The athletic department got involved and covered the costs of the golf tournament and lunch that followed. Nearly four dozen of the players accepted invitations to play in the Alumni Game on Saturday. Scalley noted that participants included Cal Beck, Jason and Jesse Boone, Bryan Borreson, Brent Casteel, Casey Evans, Steve Fifita, Quinton Ganther, Ray Holdcraft, Scott Mitchell and Steve Tate. Current NFL players like Gross, Weddle, Sione Pouha (New York Jets) and "adopted Ute" Haloti Ngata (Baltimore Ravens) observed from the sidelines — for the most part.
"It's just a blessing to see all these guys again. I've missed these guys," Ganther said. "Playing in the NFL you meet some friends, but your true friends are really here. So seeing these guys I haven't seen in years, it feels good."
"It just felt good seeing everybody," he said. "It was probably better seeing them at the golf course yesterday than running around out here today."
The alumni flag football game went down to the wire. A "Hail Mary" pass from Brian Johnson to Braden Godfrey capped all scoring in the 28-28 contest.
"They know better. That's all I'm going to say," Johnson joked. "Don't give me a chance to win it with two minutes left in a game. That's just what I do . . . I don't understand why they gave me that opportunity."
GANTHER WANTS TO COACH: After getting a taste of coaching this spring with Utah's running backs, Ganther plans to submit his retirement papers to the NFL soon — following stints with the Tennessee Titans, Washington Redskins, Seattle Seahawks and Buffalo Bills.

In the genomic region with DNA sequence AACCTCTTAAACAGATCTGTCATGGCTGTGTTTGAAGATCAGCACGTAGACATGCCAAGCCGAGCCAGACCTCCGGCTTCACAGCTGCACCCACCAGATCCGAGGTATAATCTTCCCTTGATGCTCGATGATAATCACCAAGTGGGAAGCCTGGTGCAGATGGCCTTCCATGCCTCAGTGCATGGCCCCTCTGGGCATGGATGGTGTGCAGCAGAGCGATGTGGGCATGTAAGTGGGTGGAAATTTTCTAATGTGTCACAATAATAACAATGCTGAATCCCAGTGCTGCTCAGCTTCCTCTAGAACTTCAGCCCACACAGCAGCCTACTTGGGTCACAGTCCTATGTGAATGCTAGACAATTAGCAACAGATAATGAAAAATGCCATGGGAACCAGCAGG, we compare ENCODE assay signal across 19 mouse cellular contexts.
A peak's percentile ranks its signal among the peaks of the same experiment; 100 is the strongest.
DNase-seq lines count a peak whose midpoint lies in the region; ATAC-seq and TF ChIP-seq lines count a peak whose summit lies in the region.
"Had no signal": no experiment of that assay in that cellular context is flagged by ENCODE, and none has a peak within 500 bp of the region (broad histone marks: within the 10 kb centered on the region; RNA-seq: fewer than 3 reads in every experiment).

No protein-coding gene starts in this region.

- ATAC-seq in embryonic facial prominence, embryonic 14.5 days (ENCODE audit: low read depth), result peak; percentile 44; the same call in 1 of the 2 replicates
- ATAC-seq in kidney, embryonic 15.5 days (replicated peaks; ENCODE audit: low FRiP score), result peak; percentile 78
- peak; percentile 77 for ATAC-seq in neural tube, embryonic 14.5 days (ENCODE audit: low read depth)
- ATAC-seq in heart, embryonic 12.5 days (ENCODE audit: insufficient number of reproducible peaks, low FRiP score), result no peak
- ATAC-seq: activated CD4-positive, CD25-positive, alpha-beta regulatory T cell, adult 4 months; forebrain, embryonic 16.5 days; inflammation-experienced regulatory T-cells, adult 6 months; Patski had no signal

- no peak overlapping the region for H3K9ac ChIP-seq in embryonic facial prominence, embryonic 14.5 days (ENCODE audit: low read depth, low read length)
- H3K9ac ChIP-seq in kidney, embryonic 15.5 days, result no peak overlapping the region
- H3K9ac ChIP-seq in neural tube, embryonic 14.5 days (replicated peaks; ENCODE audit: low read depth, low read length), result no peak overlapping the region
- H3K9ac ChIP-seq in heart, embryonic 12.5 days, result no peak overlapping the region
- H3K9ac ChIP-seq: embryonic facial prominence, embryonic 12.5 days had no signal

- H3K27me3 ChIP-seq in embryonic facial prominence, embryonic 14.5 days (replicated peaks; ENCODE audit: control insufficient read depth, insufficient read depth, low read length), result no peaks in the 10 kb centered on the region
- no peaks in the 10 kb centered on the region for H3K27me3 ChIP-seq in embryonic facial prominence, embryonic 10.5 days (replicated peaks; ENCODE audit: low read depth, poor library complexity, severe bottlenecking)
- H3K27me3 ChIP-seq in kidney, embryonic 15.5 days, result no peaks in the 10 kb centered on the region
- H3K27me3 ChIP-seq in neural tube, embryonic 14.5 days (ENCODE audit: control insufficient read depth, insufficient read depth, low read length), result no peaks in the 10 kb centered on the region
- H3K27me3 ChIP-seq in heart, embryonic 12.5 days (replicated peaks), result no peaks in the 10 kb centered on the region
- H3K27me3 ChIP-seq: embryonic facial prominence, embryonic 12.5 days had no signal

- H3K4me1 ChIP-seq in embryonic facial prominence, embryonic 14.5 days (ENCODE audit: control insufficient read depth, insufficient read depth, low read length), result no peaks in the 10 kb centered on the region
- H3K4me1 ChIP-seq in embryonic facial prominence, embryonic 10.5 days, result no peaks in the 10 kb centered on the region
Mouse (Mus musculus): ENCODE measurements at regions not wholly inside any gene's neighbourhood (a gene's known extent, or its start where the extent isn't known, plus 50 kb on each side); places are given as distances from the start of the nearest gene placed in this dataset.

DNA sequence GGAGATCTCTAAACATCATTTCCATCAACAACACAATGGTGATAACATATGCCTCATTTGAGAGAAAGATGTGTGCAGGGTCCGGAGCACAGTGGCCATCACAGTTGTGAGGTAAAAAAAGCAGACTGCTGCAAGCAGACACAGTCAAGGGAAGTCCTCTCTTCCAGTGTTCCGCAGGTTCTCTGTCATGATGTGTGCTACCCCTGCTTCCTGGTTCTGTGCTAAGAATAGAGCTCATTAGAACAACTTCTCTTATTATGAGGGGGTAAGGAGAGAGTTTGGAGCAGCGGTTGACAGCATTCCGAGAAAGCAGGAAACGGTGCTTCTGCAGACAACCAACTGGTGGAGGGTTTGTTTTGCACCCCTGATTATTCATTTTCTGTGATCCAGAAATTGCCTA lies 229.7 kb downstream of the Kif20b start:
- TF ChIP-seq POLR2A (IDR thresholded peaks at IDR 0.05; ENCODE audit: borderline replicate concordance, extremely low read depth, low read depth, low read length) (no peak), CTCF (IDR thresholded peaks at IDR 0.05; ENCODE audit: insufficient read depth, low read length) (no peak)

"I'm going to hang them up and get out here," Ganther said. "I want to coach here because this is where it all started for me. So I want to coach here and just help these guys out and teach them."
Ganther is eager to share his knowledge on how to help the youngsters become better players and better men.
"I love it just to see the kids respond to what you teach them and see them put it to use. I think that's what I'm going to be, I'm going to be a coach," Ganther said. "Every running backs coach I've had in the NFL always told me 'Q, you're a pure coach. You're going to coach.' So I like it and that's what I'm going to continue to do."
Whittingham sees the same thing.
"He seems to be a natural," Whittingham added while noting there's a possibility Ganther will continue helping the Utes this fall. "We're working on the particulars. He may be able to be a student assistant, so we're working through the red tape trying to make that happen."
EXTRA POINTS: As usual, former "Voice of the Utes" Bill Marcroft walked the field and provided play-by-play of the Alumni Game over the public address system. ... Walter Francom was the MVP of the ninth annual MUSS flag football game. ... After the Red-White Game, the Utes signed autographs for fans in the east concourse of the stadium. ... Players report for fall camp on Aug. 1 and practices begin the next day. Utah opens the 2012 season at home on Thursday, Aug. 30, against Northern Colorado.
Email: firstname.lastname@example.org Twitter: @DirkFacer
Copyright 2016, Deseret News Publishing Company